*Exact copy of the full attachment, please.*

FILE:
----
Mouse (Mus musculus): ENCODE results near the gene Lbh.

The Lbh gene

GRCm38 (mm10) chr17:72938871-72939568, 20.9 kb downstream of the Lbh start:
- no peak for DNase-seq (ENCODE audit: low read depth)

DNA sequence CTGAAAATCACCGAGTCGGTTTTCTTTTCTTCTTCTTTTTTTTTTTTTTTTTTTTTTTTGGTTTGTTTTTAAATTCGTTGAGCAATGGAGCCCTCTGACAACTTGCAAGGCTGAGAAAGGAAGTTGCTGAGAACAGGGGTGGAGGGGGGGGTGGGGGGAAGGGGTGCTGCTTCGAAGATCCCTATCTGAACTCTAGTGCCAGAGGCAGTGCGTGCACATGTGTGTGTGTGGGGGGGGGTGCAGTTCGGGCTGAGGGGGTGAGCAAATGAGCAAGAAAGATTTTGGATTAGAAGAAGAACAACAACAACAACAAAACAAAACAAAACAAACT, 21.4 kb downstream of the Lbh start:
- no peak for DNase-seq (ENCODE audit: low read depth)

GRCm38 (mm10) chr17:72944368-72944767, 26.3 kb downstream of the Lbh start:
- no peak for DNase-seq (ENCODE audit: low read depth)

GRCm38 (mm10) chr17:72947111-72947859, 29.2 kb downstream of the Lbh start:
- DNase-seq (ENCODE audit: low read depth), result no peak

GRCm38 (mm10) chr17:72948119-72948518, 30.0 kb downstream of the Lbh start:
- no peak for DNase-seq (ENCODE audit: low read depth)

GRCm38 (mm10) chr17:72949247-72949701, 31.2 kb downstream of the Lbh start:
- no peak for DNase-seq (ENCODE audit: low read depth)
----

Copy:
Mouse (Mus musculus): ENCODE results near the gene Lbh.

The Lbh gene

GRCm38 (mm10) chr17:72938871-72939568, 20.9 kb downstream of the Lbh start:
- no peak for DNase-seq (ENCODE audit: low read depth)

DNA sequence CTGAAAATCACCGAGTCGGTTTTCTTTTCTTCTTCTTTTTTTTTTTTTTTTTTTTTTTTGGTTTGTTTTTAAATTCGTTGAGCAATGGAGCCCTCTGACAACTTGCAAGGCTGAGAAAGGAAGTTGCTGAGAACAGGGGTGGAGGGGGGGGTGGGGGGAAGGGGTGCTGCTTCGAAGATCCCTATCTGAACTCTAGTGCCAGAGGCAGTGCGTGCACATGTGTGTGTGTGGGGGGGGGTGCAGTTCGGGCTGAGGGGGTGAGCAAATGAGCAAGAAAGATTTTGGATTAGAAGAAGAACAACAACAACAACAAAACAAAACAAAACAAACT, 21.4 kb downstream of the Lbh start:
- no peak for DNase-seq (ENCODE audit: low read depth)

GRCm38 (mm10) chr17:72944368-72944767, 26.3 kb downstream of the Lbh start:
- no peak for DNase-seq (ENCODE audit: low read depth)

GRCm38 (mm10) chr17:72947111-72947859, 29.2 kb downstream of the Lbh start:
- DNase-seq (ENCODE audit: low read depth), result no peak

GRCm38 (mm10) chr17:72948119-72948518, 30.0 kb downstream of the Lbh start:
- no peak for DNase-seq (ENCODE audit: low read depth)

GRCm38 (mm10) chr17:72949247-72949701, 31.2 kb downstream of the Lbh start:
- no peak for DNase-seq (ENCODE audit: low read depth)